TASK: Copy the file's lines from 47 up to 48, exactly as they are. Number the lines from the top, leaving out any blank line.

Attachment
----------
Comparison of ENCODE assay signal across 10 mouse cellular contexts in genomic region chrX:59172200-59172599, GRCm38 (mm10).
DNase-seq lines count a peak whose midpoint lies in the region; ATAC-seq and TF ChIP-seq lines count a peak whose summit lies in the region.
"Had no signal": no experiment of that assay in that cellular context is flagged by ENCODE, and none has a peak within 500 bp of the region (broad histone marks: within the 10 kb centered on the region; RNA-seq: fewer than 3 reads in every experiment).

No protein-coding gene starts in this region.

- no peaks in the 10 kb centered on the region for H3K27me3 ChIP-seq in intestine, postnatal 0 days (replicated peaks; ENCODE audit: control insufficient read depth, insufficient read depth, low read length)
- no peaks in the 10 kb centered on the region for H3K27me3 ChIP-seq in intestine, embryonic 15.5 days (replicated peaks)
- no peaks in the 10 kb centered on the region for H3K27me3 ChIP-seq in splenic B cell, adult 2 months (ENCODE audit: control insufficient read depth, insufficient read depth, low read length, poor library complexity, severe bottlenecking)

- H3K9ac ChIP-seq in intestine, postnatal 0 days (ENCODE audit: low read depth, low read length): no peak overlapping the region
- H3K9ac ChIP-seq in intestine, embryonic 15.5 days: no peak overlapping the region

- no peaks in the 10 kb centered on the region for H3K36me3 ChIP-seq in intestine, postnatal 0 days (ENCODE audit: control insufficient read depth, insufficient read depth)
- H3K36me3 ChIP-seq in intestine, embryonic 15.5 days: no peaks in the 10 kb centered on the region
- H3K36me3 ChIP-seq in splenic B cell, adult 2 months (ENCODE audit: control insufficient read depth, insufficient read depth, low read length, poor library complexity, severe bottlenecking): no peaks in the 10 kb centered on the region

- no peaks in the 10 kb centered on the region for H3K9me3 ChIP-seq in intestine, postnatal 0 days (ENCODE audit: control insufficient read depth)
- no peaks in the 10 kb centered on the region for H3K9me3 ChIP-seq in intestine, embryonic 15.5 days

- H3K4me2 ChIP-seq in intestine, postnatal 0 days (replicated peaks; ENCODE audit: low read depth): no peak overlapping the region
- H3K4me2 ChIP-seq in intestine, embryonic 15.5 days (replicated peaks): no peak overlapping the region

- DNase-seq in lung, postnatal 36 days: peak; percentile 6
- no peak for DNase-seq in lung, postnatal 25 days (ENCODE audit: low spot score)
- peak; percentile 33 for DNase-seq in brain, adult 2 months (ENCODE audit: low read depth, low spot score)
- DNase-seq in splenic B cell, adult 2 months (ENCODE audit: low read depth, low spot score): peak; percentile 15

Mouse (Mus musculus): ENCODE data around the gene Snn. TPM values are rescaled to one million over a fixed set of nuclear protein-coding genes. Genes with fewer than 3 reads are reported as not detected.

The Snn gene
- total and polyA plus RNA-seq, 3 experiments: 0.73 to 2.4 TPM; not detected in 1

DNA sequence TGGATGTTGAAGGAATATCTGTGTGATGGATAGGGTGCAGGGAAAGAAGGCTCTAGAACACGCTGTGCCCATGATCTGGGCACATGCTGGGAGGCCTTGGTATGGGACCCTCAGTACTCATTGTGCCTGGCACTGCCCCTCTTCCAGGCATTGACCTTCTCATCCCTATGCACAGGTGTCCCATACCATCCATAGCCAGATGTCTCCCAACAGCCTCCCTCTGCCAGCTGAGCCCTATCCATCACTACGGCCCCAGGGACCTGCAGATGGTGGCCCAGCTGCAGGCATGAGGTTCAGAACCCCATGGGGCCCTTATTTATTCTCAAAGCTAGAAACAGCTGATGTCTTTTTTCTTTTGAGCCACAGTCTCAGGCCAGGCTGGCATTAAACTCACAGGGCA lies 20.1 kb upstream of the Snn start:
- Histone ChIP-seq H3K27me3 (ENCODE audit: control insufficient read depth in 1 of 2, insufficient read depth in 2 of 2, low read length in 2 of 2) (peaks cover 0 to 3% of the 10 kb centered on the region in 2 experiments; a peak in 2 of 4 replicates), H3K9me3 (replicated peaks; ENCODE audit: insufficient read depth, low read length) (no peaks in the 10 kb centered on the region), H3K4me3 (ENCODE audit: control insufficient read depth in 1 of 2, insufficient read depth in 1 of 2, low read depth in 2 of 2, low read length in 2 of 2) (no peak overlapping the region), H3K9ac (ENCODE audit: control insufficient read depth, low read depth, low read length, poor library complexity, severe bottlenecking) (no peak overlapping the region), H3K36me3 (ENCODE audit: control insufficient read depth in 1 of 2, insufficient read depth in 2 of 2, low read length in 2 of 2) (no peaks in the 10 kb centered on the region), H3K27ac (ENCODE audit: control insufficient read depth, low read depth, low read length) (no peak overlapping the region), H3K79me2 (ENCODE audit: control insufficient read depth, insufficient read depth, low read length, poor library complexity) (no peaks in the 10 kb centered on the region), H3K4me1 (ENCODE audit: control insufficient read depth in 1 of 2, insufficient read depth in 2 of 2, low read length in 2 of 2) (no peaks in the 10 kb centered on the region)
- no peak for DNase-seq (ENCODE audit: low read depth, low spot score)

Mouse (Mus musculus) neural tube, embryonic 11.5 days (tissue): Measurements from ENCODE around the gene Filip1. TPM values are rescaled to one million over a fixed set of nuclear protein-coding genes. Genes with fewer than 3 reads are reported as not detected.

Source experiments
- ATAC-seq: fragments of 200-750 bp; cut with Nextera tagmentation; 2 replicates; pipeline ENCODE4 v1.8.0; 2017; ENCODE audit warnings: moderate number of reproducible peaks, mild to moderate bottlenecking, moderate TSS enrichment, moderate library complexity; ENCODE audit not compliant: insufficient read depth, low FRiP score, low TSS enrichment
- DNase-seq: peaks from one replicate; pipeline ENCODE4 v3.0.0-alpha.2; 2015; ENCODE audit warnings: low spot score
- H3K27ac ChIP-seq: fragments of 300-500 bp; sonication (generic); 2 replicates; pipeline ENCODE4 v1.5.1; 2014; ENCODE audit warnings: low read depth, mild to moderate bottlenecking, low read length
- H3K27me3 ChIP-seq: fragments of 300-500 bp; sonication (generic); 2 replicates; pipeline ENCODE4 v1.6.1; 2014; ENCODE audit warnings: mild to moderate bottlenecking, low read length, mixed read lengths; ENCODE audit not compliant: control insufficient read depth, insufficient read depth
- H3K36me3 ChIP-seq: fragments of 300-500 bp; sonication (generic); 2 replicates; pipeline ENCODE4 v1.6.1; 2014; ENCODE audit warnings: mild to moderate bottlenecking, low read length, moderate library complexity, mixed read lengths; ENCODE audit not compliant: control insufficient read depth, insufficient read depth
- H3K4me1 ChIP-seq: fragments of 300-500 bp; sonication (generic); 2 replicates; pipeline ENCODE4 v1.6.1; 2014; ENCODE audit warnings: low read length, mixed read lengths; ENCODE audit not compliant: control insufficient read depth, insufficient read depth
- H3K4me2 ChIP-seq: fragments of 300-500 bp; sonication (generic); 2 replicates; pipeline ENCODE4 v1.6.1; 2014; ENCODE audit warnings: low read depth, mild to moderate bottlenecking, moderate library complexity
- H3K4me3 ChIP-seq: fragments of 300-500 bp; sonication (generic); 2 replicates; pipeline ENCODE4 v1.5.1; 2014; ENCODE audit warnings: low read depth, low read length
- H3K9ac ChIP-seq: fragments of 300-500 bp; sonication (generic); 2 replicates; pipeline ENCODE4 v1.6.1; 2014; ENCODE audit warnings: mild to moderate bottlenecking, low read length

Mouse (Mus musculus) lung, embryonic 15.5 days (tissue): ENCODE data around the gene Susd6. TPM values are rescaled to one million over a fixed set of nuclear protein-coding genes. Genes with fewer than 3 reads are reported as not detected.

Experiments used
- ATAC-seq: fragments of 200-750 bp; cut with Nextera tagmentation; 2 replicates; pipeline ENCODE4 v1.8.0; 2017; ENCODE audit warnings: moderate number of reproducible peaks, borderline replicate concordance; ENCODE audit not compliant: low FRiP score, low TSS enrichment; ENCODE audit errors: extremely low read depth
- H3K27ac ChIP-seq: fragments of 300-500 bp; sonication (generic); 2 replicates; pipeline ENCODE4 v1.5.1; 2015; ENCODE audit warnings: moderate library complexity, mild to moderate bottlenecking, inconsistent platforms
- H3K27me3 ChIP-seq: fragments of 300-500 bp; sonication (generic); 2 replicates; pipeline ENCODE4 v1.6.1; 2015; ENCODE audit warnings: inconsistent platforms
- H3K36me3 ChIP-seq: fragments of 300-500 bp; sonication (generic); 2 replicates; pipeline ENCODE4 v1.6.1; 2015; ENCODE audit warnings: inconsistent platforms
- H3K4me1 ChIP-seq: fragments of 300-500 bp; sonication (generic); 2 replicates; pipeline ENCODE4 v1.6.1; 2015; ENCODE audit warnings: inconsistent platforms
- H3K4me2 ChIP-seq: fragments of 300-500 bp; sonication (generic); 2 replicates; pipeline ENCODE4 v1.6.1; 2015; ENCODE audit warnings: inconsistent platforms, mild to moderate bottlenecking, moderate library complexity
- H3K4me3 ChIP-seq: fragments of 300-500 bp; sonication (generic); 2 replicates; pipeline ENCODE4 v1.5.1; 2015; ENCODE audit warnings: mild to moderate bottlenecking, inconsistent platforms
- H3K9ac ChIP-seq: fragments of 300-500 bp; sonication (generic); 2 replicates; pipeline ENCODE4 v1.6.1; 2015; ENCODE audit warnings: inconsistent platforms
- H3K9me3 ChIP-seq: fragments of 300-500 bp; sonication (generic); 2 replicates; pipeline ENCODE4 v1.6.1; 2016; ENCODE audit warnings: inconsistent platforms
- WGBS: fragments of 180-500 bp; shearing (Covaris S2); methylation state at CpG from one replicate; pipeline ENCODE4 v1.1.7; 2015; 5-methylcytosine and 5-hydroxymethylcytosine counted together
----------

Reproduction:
- H3K9ac ChIP-seq: fragments of 300-500 bp; sonication (generic); 2 replicates; pipeline ENCODE4 v1.6.1; 2015; ENCODE audit warnings: inconsistent platforms
- H3K9me3 ChIP-seq: fragments of 300-500 bp; sonication (generic); 2 replicates; pipeline ENCODE4 v1.6.1; 2016; ENCODE audit warnings: inconsistent platforms